Background: The public health burden of undernutrition remains heavy and widespread, especially in low-income countries like Nepal. While predictors of undernutrition are well documented, few studies have examined the effects of political will and quality of policy or program implementation on child growth.
Methods: Data were collected from two nationwide studies in Nepal to determine the relationship between a metric of nutrition ‘governance’ (the Nutrition Governance Index), derived from interviews with 520 government and nongovernment officials responsible for policy implementation and anthropometry measured for 6815 children in 5556 households. We employed Generalized Estimating Equation (GEE) and multilevel regression models.
Results: A higher NGI (more effective nutrition governance) is positively associated with height-for-age as well as weight-for-height in children over 2 years of age compared to younger children (HAZ; β = 0.02, p < 0.004, WHZ; β = 0.01, p < 0.37). Results from the hierarchical model show that a one-point increase in the NGI is significantly associated with a 12% increase in HAZ and a 4% increase in WHZ in older children (> 24 months old). Mothers’ education, child’s age, BMI and no fever in the past 30 days were also protective of stunting and wasting. Seven percent and 17% of the overall variance in HAZ and WHZ, respectively, are accounted for by variations across the 21 district locations in which sampled households were located. Mean HAZ differs considerably across districts (intercept = 0.116, p < 0.001).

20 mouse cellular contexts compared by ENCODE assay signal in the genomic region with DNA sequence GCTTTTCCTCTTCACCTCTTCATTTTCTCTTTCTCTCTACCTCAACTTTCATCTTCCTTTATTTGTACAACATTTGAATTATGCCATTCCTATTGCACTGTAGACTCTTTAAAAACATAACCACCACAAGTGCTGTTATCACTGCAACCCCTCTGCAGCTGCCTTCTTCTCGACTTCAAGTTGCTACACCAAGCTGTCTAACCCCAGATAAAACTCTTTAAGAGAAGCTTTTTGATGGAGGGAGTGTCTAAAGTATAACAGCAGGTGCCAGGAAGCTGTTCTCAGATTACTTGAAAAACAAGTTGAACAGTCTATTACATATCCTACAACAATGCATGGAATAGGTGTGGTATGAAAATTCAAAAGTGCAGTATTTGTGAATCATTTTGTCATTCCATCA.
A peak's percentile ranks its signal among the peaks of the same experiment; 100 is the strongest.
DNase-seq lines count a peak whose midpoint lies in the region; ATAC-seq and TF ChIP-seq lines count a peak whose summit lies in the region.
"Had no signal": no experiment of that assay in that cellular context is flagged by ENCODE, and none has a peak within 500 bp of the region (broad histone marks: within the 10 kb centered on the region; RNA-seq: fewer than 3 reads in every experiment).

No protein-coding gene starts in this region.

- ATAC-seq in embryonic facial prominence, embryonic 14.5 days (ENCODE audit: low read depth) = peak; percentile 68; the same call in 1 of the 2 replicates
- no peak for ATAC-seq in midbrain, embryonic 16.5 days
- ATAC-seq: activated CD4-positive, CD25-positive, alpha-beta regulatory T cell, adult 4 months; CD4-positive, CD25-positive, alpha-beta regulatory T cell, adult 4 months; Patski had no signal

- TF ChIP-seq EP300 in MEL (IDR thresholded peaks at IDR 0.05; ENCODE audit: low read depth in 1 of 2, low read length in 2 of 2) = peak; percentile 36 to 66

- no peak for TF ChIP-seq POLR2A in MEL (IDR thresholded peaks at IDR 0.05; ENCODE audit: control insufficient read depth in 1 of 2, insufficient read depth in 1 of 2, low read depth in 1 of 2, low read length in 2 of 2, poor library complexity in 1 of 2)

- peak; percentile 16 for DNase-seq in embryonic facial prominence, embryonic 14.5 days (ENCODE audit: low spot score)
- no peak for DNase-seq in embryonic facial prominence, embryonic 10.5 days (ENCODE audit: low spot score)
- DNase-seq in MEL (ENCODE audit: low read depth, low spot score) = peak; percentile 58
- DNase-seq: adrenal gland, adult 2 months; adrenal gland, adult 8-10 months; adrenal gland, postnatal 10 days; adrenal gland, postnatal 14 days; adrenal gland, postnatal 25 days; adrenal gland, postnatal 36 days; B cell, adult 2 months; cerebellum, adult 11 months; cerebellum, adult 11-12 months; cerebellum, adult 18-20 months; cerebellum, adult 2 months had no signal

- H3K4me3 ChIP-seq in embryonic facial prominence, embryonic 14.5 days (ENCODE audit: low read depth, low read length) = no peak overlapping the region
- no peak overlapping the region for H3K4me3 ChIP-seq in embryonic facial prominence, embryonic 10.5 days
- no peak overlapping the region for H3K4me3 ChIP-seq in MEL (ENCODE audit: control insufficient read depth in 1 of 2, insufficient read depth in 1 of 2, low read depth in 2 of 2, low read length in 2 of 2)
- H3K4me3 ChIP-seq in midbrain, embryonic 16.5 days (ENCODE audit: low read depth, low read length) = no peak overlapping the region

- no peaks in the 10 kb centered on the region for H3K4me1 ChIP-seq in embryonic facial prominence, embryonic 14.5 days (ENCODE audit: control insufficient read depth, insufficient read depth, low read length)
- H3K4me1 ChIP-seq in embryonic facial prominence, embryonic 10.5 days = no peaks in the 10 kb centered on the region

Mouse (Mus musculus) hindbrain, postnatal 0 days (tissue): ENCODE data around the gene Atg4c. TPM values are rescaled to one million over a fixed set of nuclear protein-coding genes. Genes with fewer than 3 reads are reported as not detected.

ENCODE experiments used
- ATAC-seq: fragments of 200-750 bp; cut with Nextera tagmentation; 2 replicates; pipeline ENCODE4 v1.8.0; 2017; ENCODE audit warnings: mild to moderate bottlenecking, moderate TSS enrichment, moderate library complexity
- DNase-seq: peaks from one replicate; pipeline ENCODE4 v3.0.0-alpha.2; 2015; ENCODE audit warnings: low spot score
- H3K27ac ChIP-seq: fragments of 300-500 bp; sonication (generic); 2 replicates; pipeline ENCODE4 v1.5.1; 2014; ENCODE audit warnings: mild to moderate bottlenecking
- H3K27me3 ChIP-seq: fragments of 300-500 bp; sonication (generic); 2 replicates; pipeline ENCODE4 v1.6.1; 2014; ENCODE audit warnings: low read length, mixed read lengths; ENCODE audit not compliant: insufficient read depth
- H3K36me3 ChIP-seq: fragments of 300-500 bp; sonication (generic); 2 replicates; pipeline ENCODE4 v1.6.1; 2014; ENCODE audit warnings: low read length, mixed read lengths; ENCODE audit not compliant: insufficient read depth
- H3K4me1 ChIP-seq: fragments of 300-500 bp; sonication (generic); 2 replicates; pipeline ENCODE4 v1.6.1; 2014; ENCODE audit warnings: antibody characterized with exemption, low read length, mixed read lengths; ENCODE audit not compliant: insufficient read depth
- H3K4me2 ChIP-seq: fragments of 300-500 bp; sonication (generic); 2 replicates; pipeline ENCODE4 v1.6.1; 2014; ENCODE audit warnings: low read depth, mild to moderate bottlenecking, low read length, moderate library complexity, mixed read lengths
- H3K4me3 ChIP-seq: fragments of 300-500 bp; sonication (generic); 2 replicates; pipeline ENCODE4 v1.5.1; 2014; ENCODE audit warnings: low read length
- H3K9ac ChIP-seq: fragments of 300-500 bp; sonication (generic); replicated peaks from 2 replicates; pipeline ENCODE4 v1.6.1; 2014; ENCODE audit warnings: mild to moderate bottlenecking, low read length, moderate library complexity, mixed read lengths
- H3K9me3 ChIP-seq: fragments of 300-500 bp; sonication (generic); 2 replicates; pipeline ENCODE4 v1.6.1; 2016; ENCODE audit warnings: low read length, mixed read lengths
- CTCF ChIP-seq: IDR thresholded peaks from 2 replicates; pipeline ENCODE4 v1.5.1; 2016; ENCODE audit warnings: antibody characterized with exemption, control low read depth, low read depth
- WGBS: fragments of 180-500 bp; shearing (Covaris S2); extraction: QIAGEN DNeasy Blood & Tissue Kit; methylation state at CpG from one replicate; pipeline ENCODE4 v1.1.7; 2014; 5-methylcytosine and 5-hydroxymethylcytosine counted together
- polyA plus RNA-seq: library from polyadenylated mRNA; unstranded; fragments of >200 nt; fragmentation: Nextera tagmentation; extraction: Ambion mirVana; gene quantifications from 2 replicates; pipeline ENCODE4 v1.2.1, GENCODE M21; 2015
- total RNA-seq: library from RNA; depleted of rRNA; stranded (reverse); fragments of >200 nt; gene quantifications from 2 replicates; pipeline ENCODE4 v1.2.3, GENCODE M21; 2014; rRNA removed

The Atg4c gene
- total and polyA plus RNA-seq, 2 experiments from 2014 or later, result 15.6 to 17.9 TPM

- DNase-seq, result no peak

Conclusions: These results highlight the importance of effective management of policy-based programming and resource use to bring about nutrition gains on the ground. The NGI explained a non-negligible amount of variation in HAZ and WHZ, which underscores the fundamental role that good governance plays in promoting child nutrition and growth, and the value of seeking to measure it to assist governments in moving policies from paper to practice.
Keywords: Nutrition governance index, Policy processes, Stunting, Wasting, Nepal